S w/Six Parts Seven, Dave Bazan
Wed Sept 15, Crocodile, 9 pm, $8.

Now that four years have passed since former Carissa's Wierd singer and guitarist Jenn Ghetto's solo debut, Sadstyle, was released on the now defunct Brown Records label, she's no longer surprised when someone as far away as Germany inquires about a follow-up release. But she's far from blasé about her far-reaching fan base, retaining a readily discernible appreciation for everyone who made her one-woman band, known simply as S, an instant sensation.

Released in 2000, Sadstyle made an altogether stealth landing in the hearts and psyches of all who had the privilege of experiencing it ("listening" is a verb far lacking in action when it comes to describing just how deeply an effect the collection of songs had on her fans). Living up to its title, Ghetto's first album is indeed sad, but never to the point of overblown sentiment and heartbreak. It shines with the kind of steely sharpness that cuts dead with unwavering precision, often hitting a mark that leaves few guessing who each song might be about. "It was kind of nerve-wracking knowing the people in the songs would recognize themselves," she says in a voice as flinty as is its owner's physicality.

Live, Ghetto was a stark amalgam of fragility and strength--alone on stage with her guitar, Audrey Hepburn dressed in a little boy's T-shirt. She shook visibly and often broke into nervous laughter in the middle of a song, yet managed to finish her sets with the audience hanging on her every lyric. Thanks to radio play, effusive press, and a handful of shows, Sadstyle sold out of copies in a matter of months, and S became one of Seattle's most mesmerizing, if elusive, talents.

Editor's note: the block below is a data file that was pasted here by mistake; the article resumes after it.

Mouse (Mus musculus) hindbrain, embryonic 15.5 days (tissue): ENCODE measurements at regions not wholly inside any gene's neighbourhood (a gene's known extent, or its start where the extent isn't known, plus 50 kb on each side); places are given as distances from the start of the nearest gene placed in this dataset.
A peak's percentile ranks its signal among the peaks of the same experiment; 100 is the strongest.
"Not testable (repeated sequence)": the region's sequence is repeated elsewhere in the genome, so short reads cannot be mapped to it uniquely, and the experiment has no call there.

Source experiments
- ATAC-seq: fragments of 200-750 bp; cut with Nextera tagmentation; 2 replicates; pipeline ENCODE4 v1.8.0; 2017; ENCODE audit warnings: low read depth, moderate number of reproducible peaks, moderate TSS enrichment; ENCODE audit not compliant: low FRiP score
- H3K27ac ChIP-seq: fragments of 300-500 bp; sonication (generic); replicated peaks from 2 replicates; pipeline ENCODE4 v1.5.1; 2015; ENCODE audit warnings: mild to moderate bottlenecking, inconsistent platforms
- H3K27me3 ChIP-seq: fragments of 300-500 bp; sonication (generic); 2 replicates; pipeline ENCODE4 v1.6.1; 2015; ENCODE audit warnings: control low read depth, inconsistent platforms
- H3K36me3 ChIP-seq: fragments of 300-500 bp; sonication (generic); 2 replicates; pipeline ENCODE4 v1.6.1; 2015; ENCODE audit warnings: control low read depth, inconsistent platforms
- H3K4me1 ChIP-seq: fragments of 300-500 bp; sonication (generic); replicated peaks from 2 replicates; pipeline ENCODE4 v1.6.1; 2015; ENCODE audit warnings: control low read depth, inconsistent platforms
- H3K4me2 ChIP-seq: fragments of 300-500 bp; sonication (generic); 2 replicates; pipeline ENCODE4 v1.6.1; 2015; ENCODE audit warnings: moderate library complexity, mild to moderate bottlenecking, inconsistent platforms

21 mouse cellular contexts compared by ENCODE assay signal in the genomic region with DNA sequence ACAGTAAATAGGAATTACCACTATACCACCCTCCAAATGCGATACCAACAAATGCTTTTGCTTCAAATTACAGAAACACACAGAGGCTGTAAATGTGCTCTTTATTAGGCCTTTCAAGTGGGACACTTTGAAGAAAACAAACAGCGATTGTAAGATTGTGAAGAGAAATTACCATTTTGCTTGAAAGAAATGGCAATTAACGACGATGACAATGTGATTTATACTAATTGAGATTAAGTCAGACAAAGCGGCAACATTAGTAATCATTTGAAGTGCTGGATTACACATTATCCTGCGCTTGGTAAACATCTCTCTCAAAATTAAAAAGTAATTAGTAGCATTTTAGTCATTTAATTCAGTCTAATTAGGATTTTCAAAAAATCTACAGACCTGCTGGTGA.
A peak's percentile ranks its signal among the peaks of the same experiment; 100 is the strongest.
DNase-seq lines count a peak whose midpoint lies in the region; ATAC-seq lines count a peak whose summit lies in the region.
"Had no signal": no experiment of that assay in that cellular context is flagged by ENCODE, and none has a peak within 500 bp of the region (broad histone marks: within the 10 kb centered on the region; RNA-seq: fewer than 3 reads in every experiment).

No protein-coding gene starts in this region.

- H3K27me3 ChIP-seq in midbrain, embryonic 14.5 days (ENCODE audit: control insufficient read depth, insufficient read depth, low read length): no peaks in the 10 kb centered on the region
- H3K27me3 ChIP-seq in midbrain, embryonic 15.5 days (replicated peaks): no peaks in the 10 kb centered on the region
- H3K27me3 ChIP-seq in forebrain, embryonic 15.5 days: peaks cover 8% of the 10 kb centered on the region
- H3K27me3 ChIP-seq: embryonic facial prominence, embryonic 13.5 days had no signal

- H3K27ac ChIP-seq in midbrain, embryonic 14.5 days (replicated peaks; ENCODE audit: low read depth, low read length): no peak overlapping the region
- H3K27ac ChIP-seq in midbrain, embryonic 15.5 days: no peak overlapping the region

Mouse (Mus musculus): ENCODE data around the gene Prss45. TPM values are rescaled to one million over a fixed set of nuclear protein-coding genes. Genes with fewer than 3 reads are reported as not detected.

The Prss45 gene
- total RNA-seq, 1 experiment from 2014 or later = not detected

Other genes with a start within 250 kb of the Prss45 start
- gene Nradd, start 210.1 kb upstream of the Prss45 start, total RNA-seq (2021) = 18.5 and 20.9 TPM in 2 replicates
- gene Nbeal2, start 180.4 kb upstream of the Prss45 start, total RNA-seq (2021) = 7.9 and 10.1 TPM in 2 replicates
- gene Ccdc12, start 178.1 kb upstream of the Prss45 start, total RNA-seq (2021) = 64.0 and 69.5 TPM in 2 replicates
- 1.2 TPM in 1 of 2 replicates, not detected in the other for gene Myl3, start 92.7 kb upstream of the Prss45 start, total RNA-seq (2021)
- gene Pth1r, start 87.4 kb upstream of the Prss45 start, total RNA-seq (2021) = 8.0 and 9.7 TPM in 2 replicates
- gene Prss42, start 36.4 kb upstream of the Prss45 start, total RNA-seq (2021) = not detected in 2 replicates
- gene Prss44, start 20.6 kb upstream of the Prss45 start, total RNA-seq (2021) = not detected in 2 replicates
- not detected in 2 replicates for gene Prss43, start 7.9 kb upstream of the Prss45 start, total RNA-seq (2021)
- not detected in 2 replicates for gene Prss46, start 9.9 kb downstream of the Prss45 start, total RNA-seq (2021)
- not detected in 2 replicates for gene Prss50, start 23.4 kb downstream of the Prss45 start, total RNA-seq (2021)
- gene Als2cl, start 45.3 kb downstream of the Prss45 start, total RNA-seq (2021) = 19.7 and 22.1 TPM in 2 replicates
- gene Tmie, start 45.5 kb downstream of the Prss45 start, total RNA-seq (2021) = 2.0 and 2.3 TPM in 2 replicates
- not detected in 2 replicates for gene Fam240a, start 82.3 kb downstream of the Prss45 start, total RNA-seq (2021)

Just two weeks before her long-awaited second album, Puking and Crying, is to be released on Suicide Squeeze, Ghetto remembers her first S show with a shiver. "No one was there," she says, explaining to her new bandmate Josh Wackerly what it was like that night at the Crocodile. (Truth be told, the venue was half full.) Wackerly only recently joined up with the singer, after moving to Seattle from Austin two years ago, so the past of his new project is something he's still learning about. A few weeks after that initial show, S played a crowded Graceland as fans providing support fraught with empathetic nervousness kept so silent, not a peep could be heard until the wild applause at the end of every song.

Four years is a long time to wait for another album. Times change and so do the tastes of listeners, so it's no big surprise that Puking and Crying finds S making changes, too. Although the first track, "5 Dollars," could have come straight off Sadstyle, what follows is an entirely different sound that might prove jarring if it weren't so damn indicative of Ghetto's evolutionary creative gift. "'5 Dollars' is deliberate," says the singer, "a way to ease the people who expected another Sadstyle into a record that doesn't sound much like that at all. This one is way out there. I've lived here for a while now and I know what people are really like, so some of the lyrics are brutal."

This is where Wackerly comes in. Somehow, he convinced Ghetto to hand over her songs to him, which he then returned edited and augmented with electronic drums and keyboards. "She didn't like a lot of what I did," he says as Ghetto shakes her head in agreement, "but she came around on some [songs] while rerecording others before handing them back to me so I could change them again." Respectful of her songwriting, Wackerly has a producer's ear and thought some of Ghetto's guitar lines were just two multi-directional, even if those quick change-ups were what made her sound so singular as an artist. (Another perfect example of that aesthetic is in Crictor, Ghetto's breakneck speed-metal act with New Mexicans drummer Creighton Barrett, who also figures in the newly expanded S lineup.)

The tinkering and compromising paid off, and the new songs are heavier and more ominous than anything S has ever done. "Falling" storms and barrels forth forcefully while Ghetto's lovely soprano tumbles over and over. "100x" is frantic and sweetly regretful in tone. Then, another curveball. Album closer "The Coffin of Your True Love" is a pop song. Pop, from S? "I surprised myself," says Ghetto as she shoots a look at her partner, a sly smile lighting her pretty face.